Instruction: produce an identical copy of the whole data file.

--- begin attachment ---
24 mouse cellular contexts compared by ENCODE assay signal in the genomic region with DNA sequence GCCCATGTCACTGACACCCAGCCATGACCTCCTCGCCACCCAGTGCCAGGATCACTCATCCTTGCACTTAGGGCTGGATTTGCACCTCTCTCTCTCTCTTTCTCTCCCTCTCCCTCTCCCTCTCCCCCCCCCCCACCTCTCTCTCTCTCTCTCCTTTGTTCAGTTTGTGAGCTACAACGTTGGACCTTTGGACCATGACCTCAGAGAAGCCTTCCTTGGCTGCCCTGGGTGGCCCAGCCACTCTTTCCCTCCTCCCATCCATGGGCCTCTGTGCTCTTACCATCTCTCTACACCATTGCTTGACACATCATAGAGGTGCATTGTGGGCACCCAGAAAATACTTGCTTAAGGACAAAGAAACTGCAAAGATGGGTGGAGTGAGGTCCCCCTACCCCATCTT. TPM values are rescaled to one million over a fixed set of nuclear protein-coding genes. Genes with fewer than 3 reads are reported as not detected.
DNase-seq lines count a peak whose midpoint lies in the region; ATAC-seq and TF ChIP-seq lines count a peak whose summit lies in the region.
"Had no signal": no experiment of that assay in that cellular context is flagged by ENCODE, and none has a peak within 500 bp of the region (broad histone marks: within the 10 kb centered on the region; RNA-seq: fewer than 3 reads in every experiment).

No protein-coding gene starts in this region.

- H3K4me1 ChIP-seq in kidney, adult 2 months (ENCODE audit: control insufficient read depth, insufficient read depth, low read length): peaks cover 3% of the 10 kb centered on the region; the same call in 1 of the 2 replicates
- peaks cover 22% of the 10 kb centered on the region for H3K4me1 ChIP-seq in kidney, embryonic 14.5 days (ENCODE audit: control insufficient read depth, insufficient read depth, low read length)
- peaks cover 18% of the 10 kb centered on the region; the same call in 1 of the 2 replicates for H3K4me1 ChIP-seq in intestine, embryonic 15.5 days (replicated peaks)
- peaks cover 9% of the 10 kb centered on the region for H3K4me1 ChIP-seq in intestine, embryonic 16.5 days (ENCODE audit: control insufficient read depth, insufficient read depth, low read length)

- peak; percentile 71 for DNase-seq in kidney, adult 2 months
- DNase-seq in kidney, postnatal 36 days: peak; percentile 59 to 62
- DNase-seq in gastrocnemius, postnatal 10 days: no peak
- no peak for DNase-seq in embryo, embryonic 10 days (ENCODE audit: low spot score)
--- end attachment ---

24 mouse cellular contexts compared by ENCODE assay signal in the genomic region with DNA sequence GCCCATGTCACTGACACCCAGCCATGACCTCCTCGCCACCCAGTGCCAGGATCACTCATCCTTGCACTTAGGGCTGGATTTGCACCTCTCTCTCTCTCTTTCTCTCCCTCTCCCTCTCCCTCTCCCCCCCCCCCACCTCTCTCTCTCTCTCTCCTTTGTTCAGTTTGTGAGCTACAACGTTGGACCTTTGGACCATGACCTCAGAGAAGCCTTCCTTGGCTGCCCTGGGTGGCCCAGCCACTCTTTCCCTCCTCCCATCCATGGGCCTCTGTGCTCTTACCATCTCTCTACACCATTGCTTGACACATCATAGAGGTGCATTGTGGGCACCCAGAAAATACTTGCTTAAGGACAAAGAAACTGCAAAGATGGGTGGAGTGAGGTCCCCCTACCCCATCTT. TPM values are rescaled to one million over a fixed set of nuclear protein-coding genes. Genes with fewer than 3 reads are reported as not detected.
DNase-seq lines count a peak whose midpoint lies in the region; ATAC-seq and TF ChIP-seq lines count a peak whose summit lies in the region.
"Had no signal": no experiment of that assay in that cellular context is flagged by ENCODE, and none has a peak within 500 bp of the region (broad histone marks: within the 10 kb centered on the region; RNA-seq: fewer than 3 reads in every experiment).

No protein-coding gene starts in this region.

- H3K4me1 ChIP-seq in kidney, adult 2 months (ENCODE audit: control insufficient read depth, insufficient read depth, low read length): peaks cover 3% of the 10 kb centered on the region; the same call in 1 of the 2 replicates
- peaks cover 22% of the 10 kb centered on the region for H3K4me1 ChIP-seq in kidney, embryonic 14.5 days (ENCODE audit: control insufficient read depth, insufficient read depth, low read length)
- peaks cover 18% of the 10 kb centered on the region; the same call in 1 of the 2 replicates for H3K4me1 ChIP-seq in intestine, embryonic 15.5 days (replicated peaks)
- peaks cover 9% of the 10 kb centered on the region for H3K4me1 ChIP-seq in intestine, embryonic 16.5 days (ENCODE audit: control insufficient read depth, insufficient read depth, low read length)

- peak; percentile 71 for DNase-seq in kidney, adult 2 months
- DNase-seq in kidney, postnatal 36 days: peak; percentile 59 to 62
- DNase-seq in gastrocnemius, postnatal 10 days: no peak
- no peak for DNase-seq in embryo, embryonic 10 days (ENCODE audit: low spot score)